Yazid Sufaat told KSM that he was not at risk because he and his two assistants had been vaccinated to protect them against their work with virulent anthrax. One of those assistants was tortured and then kept in secret prisons in Jordan and Israel. He told his CIA interrogators that “I made the anthrax” but then later would recant.

      3. Dr. Ivins’ time in his lab is readily explained

      The main evidence relied upon by the FBI was Dr. Ivins’ work at night and on weekends in late September and early October 2001. The documents eventually produced by USAMRIID under FOIA and published on Lew’s blog, however, show that Dr. Ivins was working on an experiment with 52 rabbits. Checking on animals at night and on weekends was a one person job and would take a couple of hours. That is the amount of time Dr. Ivins spent in the lab. The binding and mandatory protocol required that the principal investigator conduct the observations for the first 7 days after the rabbits were injected in early October 2001. US Attorney Taylor in explaining Ivins’ overtime in Fall 2001 (including November and December) overlooked the 2-person rule first implemented in January 2002 that precluded such overtime. That is why there would have been no continuing late night hours working alone past December 2001. The FBI’s Amerithrax Investigative Summary makes no mention of the rabbits — it either was negligent for the FBI not to know of the experiment — or 52 rabbits were knowingly stuffed down into a hat.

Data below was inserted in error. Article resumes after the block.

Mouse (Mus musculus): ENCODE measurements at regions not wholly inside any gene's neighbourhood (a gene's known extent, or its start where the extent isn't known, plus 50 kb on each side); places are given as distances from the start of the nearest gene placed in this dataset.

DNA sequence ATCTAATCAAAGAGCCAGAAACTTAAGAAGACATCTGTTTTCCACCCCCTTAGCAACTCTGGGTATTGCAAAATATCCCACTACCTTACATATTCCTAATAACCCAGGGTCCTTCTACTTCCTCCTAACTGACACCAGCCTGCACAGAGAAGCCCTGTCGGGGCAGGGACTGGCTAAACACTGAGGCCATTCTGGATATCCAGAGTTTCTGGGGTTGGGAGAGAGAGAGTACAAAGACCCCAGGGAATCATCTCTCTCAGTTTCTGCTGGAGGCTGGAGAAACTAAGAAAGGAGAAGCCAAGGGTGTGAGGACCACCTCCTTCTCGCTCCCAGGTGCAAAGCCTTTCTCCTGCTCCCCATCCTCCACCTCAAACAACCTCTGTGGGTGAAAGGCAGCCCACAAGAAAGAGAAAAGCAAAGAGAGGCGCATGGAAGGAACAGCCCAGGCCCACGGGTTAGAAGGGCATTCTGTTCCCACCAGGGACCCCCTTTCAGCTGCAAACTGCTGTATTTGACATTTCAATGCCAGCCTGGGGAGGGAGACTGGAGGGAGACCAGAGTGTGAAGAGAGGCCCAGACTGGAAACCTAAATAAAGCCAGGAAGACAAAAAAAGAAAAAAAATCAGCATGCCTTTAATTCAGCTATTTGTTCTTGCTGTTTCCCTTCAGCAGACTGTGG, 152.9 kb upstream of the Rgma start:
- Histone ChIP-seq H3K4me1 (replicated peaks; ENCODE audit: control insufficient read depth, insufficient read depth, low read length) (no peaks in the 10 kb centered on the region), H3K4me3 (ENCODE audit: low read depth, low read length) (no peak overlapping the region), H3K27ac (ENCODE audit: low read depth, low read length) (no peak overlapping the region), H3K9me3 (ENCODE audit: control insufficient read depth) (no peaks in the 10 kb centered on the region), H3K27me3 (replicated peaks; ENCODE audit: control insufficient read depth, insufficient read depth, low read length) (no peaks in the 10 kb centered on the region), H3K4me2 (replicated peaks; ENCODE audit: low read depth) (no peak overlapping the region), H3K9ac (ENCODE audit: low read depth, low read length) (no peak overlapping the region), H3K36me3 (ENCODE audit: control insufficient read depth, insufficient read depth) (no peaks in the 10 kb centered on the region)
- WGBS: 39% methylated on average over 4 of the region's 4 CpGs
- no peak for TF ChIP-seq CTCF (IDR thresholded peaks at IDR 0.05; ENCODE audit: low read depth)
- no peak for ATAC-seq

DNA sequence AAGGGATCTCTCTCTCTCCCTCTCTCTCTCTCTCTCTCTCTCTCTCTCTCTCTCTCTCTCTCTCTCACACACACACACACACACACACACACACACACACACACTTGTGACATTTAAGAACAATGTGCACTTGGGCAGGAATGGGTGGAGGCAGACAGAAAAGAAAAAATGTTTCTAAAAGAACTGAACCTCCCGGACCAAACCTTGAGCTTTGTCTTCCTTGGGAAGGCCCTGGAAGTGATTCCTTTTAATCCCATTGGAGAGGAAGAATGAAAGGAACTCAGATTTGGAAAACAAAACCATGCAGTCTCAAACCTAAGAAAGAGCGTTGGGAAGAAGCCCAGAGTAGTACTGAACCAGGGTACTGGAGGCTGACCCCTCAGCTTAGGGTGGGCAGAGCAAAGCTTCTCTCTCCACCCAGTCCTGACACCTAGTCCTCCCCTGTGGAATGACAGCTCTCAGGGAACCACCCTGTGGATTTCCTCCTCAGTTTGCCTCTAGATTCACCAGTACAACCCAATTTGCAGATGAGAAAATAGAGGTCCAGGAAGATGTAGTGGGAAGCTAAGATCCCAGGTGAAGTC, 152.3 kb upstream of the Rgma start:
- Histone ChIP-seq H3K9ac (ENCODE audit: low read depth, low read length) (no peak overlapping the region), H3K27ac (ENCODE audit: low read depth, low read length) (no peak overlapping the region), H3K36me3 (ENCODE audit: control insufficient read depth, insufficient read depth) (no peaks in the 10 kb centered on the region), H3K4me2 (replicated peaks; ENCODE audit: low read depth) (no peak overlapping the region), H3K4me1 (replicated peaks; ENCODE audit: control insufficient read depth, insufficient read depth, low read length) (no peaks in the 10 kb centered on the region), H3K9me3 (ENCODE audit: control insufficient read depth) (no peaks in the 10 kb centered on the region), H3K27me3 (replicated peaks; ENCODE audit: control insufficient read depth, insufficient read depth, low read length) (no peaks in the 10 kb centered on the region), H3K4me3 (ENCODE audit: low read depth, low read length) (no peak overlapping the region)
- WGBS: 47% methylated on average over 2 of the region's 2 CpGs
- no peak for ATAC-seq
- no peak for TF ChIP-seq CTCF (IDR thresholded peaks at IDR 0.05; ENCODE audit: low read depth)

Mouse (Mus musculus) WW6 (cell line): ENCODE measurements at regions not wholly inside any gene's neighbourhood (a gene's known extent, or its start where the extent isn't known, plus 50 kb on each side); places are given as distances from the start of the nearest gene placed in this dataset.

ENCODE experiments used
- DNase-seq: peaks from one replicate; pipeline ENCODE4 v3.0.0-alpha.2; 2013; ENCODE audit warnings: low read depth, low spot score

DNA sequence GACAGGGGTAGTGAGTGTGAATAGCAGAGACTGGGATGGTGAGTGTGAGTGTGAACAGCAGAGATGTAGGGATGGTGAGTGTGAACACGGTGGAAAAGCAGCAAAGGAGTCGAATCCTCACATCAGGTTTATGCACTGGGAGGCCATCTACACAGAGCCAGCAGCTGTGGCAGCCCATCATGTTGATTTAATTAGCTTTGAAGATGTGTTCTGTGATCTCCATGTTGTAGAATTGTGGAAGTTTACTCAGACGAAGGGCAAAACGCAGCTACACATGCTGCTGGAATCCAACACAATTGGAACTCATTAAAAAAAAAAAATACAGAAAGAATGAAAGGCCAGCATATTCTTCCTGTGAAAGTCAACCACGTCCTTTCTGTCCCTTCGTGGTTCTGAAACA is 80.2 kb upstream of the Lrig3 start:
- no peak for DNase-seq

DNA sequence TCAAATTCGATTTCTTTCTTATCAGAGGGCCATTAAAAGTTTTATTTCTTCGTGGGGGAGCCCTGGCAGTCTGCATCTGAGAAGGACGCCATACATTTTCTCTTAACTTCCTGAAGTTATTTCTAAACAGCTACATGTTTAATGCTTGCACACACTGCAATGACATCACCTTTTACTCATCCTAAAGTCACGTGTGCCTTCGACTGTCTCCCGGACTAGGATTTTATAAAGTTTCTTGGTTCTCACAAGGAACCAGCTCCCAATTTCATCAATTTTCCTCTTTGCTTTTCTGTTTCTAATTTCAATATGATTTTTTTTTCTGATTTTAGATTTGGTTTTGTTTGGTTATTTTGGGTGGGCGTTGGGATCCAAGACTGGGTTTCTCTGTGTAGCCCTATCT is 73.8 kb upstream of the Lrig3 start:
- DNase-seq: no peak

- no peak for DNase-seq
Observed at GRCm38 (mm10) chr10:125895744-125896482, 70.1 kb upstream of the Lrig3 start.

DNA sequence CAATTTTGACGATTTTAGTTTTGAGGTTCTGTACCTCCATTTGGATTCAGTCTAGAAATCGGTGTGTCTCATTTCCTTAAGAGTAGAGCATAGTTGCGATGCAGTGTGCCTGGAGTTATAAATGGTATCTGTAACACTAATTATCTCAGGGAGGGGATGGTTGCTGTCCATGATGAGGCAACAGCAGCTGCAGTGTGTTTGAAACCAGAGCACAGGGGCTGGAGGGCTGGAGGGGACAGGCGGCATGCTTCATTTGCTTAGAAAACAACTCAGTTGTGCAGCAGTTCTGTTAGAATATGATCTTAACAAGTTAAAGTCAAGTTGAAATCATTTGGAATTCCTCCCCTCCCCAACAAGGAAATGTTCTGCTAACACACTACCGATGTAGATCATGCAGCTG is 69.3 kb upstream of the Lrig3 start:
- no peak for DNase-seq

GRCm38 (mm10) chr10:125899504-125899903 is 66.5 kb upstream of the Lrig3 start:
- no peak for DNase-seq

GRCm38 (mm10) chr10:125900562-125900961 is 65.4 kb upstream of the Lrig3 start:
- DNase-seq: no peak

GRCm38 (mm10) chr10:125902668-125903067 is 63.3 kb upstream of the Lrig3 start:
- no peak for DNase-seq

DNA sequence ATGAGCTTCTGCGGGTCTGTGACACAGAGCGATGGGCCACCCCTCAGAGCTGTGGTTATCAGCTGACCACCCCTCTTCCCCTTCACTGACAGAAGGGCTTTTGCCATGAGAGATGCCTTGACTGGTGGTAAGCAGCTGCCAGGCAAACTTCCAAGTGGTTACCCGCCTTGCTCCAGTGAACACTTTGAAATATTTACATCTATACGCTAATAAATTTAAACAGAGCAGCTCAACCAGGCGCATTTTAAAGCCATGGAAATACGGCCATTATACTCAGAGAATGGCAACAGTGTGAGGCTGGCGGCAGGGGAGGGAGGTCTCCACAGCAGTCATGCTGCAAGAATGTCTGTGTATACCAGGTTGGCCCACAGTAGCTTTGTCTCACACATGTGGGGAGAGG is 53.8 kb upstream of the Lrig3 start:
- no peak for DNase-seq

4. handwriting evidence is exculpatory

      Other evidence was exculpatory. For example, a handwriting report by the FBI’s handwriting expert — nowhere mentioned in the Amerithrax Investigative Summary — concluded that Dr. Ivins probably did not write the letters.

      5. a contaminant in the attack anthrax was not found in Dr. Ivins lab